Biodiversity and Conservation

, Volume 17, Issue 10, pp 2371–2381 | Cite as

Large-scale occurrence patterns of red-listed lichens and fungi on old oaks are influenced both by current and historical habitat density

  • Thomas Ranius
  • Per Eliasson
  • Per Johansson
Original Paper


Current occurrence patterns of species associated with ancient trees may reflect higher historical habitat densities, because the dynamics of the habitat and the colonisation-extinction processes for many inhabiting species are expected to be slow. We tested this hypothesis in southeast Sweden by analysing species occurrence per parish for twelve redlisted lichen species and nine redlisted fungus species in relation with current density of big oaks, the density of oaks in the 1830s and connectivity with parishes with the species present. For most species, the occurrence was positively related with current density of habitat (for 18 species out of 21) and parish area (for 16 species). Historical habitat density was positively related with occurrence for 11 species, while connectivity with current occurrences in the surroundings was positive for the occurrence of 12 species and negative for the occurrence of two. For lichen species the connectivity measure that best explained the variation was at a larger spatial scale as compared to fungus species. Even if the density of old oaks remains in the future, inhabiting species will most likely decline because their distribution patterns are not in equilibrium with the current habitat density. Therefore, to allow long-term persistence of inhabiting species the number of old oaks should be increased. Areas where such an increase is most urgent could be identified based on species occurrence data and current habitat density, but because species data will always be incomplete data on the historical habitat distribution is valuable.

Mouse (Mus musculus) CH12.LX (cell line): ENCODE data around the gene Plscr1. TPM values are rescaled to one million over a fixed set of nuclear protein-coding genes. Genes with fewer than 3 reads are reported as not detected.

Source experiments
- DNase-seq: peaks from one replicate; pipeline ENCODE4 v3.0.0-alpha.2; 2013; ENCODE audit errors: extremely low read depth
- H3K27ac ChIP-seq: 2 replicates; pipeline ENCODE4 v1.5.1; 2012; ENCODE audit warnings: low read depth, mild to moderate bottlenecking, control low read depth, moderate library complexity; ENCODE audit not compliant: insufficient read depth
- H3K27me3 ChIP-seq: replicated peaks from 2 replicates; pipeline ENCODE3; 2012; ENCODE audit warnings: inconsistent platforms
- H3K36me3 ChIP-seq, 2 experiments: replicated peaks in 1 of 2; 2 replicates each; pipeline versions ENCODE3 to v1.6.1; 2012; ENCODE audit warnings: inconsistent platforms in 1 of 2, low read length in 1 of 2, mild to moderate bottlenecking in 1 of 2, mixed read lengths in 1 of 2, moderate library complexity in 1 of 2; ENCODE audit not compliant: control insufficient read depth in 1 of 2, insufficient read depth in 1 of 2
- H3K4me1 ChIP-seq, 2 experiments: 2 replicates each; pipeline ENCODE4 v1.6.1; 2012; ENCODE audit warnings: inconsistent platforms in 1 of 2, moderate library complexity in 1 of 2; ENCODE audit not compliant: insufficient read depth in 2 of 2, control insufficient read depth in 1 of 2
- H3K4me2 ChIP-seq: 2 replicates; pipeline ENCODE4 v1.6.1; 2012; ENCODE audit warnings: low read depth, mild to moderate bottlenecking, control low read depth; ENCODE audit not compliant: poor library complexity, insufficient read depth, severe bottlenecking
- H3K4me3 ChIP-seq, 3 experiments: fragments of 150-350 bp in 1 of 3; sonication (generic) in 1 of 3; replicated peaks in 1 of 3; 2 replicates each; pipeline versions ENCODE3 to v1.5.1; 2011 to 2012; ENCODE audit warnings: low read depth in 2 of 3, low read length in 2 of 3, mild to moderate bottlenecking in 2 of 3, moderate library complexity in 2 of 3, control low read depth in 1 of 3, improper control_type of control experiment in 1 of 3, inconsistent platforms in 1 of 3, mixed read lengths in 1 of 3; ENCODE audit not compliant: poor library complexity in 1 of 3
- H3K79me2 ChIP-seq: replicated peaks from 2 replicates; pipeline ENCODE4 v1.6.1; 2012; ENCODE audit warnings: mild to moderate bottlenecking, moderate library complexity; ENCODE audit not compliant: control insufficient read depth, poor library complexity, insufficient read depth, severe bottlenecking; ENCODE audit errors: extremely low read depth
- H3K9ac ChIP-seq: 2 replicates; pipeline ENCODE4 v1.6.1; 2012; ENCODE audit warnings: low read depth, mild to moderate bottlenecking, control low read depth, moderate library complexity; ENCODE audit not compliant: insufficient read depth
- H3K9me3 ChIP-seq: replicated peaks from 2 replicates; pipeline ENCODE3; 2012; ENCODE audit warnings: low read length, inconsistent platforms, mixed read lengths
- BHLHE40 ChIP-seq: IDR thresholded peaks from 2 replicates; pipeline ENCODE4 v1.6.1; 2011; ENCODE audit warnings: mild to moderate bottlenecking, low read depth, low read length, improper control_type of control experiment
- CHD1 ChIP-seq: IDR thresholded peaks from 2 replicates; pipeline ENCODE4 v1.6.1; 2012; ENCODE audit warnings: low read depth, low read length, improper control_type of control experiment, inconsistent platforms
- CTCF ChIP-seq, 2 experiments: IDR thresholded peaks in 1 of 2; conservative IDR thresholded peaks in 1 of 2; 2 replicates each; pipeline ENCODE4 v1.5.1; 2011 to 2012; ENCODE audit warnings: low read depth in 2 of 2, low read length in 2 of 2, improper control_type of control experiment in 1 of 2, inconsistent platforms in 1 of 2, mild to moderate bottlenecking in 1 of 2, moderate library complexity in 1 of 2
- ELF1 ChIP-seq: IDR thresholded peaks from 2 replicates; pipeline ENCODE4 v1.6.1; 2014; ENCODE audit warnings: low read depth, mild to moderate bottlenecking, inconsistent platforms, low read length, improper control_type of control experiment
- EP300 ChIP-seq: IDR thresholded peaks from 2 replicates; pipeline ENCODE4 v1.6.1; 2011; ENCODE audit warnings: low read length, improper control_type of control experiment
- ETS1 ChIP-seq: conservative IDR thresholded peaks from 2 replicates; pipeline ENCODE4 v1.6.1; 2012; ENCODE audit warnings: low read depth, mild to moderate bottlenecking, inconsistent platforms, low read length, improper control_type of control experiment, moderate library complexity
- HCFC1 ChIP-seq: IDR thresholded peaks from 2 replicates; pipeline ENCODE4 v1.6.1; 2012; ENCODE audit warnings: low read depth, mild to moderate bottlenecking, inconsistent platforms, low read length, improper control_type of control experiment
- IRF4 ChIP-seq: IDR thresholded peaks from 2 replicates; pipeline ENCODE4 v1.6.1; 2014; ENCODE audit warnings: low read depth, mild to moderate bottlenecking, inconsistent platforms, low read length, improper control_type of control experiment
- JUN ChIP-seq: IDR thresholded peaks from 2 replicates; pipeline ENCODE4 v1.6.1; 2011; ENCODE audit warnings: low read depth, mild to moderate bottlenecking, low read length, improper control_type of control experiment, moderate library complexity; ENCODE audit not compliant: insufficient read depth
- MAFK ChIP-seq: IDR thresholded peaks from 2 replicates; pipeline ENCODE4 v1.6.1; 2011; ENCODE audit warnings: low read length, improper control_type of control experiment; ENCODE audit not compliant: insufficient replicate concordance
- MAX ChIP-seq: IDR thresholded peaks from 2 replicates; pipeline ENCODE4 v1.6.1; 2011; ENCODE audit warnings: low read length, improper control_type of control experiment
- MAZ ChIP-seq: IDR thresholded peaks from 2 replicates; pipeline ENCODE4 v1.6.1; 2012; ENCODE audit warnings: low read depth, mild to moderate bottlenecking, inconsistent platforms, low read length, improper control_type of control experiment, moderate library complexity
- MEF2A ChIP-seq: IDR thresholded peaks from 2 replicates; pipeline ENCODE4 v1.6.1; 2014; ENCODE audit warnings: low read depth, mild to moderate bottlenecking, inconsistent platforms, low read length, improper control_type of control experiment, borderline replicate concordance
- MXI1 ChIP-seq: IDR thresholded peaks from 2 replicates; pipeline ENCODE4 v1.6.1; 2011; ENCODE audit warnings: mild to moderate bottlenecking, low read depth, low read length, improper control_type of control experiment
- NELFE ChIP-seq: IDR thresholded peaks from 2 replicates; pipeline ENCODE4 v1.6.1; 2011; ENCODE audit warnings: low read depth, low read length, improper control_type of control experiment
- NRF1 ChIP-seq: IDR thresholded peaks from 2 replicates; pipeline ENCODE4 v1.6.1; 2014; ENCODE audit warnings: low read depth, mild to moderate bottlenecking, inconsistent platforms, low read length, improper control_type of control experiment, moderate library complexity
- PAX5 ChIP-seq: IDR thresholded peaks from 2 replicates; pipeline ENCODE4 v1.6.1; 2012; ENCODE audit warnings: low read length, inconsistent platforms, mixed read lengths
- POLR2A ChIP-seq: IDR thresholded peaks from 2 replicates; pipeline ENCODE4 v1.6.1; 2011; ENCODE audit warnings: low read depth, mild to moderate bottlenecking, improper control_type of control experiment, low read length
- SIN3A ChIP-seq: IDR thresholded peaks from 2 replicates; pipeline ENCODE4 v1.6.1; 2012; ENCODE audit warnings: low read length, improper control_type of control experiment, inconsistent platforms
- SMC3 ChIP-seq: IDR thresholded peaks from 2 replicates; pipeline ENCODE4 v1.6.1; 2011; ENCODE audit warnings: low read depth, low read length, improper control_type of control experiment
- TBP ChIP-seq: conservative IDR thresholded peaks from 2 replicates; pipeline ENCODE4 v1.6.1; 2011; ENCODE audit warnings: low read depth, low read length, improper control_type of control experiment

Connectivity Epiphytic lichens Extinction debt Habitat history Habitat loss Quercus robur Saproxylic fungi 



Erik Öckinger has provided valuable comments to the manuscript. This study is based on data provided by The County Administration Board of Östergötland, The Swedish Board of Agriculture, and Swedish Species Information Centre. It has been done within Ranius’ project “Predicting extinction risks for threatened wood-living insects in dynamic landscapes” financed by The Swedish Research Council for Environment, Agricultural Sciences and Spatial Planning (Formas), and has also been funded through a grant from the Swedish Board of Agriculture for further developing environmental monitoring and assessment at SLU.


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Copyright information

© Springer Science+Business Media B.V. 2008

Authors and Affiliations

  1. 1.Department of EcologySwedish University of Agricultural SciencesUppsalaSweden
  2. 2.Malmö UniversityMalmöSweden
  3. 3.Swedish Environmental Protection AgencyStockholmSweden

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